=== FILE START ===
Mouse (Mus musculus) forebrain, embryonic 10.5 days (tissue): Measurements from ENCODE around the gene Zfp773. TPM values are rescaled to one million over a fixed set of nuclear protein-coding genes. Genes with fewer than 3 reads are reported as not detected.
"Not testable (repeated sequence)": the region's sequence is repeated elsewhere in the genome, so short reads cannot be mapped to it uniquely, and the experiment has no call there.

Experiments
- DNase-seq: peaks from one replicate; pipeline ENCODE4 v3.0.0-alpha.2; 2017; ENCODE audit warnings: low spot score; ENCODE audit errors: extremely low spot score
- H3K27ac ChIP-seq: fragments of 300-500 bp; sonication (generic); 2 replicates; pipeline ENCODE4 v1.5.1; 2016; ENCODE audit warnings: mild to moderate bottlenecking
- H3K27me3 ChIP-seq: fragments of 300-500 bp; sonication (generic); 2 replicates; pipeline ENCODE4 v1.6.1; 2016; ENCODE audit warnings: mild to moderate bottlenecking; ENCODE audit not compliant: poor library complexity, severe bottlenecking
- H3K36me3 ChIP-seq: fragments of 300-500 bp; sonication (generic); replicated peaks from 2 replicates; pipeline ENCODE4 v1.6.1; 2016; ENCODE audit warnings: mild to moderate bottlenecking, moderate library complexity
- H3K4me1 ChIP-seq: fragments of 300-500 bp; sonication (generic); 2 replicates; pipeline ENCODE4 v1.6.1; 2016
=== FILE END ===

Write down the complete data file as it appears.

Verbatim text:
Mouse (Mus musculus) forebrain, embryonic 10.5 days (tissue): Measurements from ENCODE around the gene Zfp773. TPM values are rescaled to one million over a fixed set of nuclear protein-coding genes. Genes with fewer than 3 reads are reported as not detected.
"Not testable (repeated sequence)": the region's sequence is repeated elsewhere in the genome, so short reads cannot be mapped to it uniquely, and the experiment has no call there.

Experiments
- DNase-seq: peaks from one replicate; pipeline ENCODE4 v3.0.0-alpha.2; 2017; ENCODE audit warnings: low spot score; ENCODE audit errors: extremely low spot score
- H3K27ac ChIP-seq: fragments of 300-500 bp; sonication (generic); 2 replicates; pipeline ENCODE4 v1.5.1; 2016; ENCODE audit warnings: mild to moderate bottlenecking
- H3K27me3 ChIP-seq: fragments of 300-500 bp; sonication (generic); 2 replicates; pipeline ENCODE4 v1.6.1; 2016; ENCODE audit warnings: mild to moderate bottlenecking; ENCODE audit not compliant: poor library complexity, severe bottlenecking
- H3K36me3 ChIP-seq: fragments of 300-500 bp; sonication (generic); replicated peaks from 2 replicates; pipeline ENCODE4 v1.6.1; 2016; ENCODE audit warnings: mild to moderate bottlenecking, moderate library complexity
- H3K4me1 ChIP-seq: fragments of 300-500 bp; sonication (generic); 2 replicates; pipeline ENCODE4 v1.6.1; 2016